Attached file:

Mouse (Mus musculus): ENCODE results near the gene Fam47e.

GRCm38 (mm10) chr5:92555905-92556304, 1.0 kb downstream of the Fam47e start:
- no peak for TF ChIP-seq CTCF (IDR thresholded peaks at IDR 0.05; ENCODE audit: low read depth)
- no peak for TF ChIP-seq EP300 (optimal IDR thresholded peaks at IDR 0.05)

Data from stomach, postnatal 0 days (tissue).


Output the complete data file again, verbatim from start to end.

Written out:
Mouse (Mus musculus): ENCODE results near the gene Fam47e.

GRCm38 (mm10) chr5:92555905-92556304, 1.0 kb downstream of the Fam47e start:
- no peak for TF ChIP-seq CTCF (IDR thresholded peaks at IDR 0.05; ENCODE audit: low read depth)
- no peak for TF ChIP-seq EP300 (optimal IDR thresholded peaks at IDR 0.05)

Data from stomach, postnatal 0 days (tissue).